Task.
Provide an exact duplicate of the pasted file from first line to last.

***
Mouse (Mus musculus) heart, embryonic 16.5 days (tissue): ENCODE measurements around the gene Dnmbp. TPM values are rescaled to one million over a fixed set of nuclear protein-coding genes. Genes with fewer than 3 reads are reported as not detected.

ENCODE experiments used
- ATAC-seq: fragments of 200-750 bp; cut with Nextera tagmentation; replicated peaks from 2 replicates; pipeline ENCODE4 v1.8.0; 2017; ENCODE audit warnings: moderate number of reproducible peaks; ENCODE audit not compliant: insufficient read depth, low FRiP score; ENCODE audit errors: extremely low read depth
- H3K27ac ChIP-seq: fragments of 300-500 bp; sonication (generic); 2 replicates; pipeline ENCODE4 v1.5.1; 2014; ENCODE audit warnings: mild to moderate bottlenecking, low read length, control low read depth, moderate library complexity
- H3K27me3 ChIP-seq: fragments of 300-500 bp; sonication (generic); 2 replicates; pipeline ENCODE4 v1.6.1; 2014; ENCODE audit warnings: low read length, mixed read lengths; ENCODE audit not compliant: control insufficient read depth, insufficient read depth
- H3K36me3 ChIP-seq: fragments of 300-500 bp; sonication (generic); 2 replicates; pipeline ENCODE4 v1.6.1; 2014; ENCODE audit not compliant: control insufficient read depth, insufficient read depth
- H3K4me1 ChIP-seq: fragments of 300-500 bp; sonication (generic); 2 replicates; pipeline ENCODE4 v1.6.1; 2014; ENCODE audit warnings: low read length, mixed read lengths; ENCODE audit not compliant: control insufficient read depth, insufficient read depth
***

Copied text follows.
Mouse (Mus musculus) heart, embryonic 16.5 days (tissue): ENCODE measurements around the gene Dnmbp. TPM values are rescaled to one million over a fixed set of nuclear protein-coding genes. Genes with fewer than 3 reads are reported as not detected.

ENCODE experiments used
- ATAC-seq: fragments of 200-750 bp; cut with Nextera tagmentation; replicated peaks from 2 replicates; pipeline ENCODE4 v1.8.0; 2017; ENCODE audit warnings: moderate number of reproducible peaks; ENCODE audit not compliant: insufficient read depth, low FRiP score; ENCODE audit errors: extremely low read depth
- H3K27ac ChIP-seq: fragments of 300-500 bp; sonication (generic); 2 replicates; pipeline ENCODE4 v1.5.1; 2014; ENCODE audit warnings: mild to moderate bottlenecking, low read length, control low read depth, moderate library complexity
- H3K27me3 ChIP-seq: fragments of 300-500 bp; sonication (generic); 2 replicates; pipeline ENCODE4 v1.6.1; 2014; ENCODE audit warnings: low read length, mixed read lengths; ENCODE audit not compliant: control insufficient read depth, insufficient read depth
- H3K36me3 ChIP-seq: fragments of 300-500 bp; sonication (generic); 2 replicates; pipeline ENCODE4 v1.6.1; 2014; ENCODE audit not compliant: control insufficient read depth, insufficient read depth
- H3K4me1 ChIP-seq: fragments of 300-500 bp; sonication (generic); 2 replicates; pipeline ENCODE4 v1.6.1; 2014; ENCODE audit warnings: low read length, mixed read lengths; ENCODE audit not compliant: control insufficient read depth, insufficient read depth